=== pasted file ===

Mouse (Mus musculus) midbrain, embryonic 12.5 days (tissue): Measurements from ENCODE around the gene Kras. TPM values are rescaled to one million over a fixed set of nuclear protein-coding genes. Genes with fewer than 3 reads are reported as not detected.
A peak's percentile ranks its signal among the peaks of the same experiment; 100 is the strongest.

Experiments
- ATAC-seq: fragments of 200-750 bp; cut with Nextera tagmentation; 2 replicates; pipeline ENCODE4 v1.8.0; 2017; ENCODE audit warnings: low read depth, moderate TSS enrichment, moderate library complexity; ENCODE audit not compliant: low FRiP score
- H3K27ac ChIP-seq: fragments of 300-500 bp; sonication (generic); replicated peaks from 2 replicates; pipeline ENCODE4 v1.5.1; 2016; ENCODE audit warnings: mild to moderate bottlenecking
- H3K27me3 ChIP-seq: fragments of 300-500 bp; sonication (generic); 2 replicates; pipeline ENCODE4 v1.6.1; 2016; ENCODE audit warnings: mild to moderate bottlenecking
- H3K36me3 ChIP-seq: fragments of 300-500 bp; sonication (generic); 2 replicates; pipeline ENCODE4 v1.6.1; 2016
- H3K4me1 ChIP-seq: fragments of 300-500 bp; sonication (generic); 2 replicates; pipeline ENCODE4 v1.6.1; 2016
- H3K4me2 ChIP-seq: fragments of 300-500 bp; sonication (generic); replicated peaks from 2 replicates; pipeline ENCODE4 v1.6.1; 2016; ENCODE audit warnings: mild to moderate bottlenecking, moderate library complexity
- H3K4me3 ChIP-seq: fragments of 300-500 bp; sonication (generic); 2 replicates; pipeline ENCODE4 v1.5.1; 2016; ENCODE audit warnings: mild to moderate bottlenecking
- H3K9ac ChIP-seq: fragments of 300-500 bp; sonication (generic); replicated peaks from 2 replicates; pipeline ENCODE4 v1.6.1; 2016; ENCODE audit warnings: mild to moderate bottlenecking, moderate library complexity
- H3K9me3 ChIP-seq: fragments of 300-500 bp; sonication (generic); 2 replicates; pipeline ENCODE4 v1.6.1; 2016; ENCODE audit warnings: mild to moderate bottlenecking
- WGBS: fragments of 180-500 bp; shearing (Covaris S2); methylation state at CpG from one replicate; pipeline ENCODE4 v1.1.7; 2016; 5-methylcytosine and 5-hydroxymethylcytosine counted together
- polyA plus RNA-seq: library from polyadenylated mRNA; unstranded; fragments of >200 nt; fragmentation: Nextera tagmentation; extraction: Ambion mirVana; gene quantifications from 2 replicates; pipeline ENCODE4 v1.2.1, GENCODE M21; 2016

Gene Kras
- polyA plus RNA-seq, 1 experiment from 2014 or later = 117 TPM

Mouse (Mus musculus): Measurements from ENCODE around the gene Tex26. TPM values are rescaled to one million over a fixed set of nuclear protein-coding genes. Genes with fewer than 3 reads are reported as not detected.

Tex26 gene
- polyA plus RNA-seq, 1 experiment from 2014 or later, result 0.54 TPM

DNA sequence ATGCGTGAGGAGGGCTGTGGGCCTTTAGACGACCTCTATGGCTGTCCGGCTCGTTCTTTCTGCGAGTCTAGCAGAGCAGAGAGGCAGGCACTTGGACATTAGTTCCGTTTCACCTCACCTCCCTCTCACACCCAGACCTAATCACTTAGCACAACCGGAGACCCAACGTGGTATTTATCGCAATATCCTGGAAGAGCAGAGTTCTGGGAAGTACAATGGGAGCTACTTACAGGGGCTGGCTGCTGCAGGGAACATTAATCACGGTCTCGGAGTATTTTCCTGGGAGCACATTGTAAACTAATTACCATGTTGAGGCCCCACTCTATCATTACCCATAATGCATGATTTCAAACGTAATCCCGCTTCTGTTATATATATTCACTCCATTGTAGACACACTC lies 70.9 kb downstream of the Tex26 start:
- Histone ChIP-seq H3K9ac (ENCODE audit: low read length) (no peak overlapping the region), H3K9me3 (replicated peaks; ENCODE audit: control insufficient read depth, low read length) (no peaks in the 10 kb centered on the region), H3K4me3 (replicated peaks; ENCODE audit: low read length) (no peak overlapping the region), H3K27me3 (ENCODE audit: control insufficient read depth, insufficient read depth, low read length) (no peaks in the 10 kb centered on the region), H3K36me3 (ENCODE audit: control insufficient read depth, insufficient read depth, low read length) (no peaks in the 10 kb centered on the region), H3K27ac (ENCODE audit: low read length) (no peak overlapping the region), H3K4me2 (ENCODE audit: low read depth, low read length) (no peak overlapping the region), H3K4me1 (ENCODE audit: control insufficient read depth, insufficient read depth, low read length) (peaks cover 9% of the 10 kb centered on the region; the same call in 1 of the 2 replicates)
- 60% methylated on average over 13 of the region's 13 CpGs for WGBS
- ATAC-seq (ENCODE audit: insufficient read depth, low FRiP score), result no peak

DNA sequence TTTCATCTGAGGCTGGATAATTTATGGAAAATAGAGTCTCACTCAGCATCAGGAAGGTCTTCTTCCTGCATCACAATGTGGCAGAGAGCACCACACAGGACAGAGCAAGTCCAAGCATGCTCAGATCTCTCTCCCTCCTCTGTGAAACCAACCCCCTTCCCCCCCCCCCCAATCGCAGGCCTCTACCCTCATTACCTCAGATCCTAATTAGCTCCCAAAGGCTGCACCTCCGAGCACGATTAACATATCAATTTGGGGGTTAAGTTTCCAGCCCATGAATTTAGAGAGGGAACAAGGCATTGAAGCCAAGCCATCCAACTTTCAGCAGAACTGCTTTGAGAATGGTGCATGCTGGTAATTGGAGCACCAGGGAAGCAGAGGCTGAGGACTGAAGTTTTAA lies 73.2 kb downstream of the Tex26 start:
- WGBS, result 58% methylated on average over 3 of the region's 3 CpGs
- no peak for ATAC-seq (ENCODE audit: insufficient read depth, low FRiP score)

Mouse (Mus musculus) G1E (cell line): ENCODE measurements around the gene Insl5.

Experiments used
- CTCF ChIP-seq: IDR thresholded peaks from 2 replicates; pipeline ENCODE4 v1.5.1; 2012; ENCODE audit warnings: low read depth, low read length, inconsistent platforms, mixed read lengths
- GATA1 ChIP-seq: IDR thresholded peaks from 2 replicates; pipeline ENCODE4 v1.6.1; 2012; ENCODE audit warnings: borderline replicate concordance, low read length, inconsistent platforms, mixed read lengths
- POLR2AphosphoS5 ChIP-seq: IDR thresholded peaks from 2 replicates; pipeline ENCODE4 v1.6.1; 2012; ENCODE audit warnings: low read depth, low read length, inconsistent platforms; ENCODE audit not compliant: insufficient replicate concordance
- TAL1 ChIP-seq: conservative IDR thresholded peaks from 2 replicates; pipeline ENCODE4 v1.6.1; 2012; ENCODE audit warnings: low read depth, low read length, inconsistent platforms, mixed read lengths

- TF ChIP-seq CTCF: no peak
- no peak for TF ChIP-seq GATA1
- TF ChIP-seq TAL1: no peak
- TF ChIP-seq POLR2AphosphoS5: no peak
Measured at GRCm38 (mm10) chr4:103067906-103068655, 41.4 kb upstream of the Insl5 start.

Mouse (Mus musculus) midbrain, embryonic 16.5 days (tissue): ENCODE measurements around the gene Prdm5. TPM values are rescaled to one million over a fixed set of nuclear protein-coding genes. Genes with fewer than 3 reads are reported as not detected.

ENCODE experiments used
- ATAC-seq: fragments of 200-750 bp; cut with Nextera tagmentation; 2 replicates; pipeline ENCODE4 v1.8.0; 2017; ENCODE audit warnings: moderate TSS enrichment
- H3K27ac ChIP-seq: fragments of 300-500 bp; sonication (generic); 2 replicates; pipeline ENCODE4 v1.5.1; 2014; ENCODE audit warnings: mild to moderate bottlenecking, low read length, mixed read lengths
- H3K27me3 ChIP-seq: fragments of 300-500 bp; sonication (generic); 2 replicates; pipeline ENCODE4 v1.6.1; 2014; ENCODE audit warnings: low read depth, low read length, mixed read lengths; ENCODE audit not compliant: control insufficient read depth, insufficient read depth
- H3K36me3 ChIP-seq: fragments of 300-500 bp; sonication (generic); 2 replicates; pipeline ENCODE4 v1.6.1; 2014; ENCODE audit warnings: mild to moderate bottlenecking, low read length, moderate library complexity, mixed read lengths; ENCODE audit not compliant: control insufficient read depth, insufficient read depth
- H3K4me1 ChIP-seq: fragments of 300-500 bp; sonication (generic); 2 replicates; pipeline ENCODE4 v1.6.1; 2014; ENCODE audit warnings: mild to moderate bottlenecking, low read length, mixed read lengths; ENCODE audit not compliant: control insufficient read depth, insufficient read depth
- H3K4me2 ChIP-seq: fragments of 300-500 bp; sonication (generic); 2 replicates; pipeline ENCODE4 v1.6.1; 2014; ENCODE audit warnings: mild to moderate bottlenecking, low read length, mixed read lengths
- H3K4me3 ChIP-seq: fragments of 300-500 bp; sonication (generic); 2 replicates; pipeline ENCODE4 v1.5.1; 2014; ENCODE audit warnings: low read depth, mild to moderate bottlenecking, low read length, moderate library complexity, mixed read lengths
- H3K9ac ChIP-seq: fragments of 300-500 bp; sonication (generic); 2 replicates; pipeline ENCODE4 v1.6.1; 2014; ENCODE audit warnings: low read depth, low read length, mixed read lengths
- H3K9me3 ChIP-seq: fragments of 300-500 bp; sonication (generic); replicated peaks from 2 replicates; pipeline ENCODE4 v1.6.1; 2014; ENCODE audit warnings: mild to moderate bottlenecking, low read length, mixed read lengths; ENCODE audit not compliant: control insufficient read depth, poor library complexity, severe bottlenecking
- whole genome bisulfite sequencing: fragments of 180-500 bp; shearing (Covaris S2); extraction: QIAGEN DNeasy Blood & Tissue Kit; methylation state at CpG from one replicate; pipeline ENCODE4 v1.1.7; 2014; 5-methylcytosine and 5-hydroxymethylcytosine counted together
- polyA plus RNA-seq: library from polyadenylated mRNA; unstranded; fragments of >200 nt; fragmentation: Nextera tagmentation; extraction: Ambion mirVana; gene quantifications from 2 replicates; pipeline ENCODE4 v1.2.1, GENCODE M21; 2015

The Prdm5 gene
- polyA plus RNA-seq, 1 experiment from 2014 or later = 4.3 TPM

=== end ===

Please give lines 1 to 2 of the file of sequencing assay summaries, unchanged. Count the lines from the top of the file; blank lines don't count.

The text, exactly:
Mouse (Mus musculus) midbrain, embryonic 12.5 days (tissue): Measurements from ENCODE around the gene Kras. TPM values are rescaled to one million over a fixed set of nuclear protein-coding genes. Genes with fewer than 3 reads are reported as not detected.
A peak's percentile ranks its signal among the peaks of the same experiment; 100 is the strongest.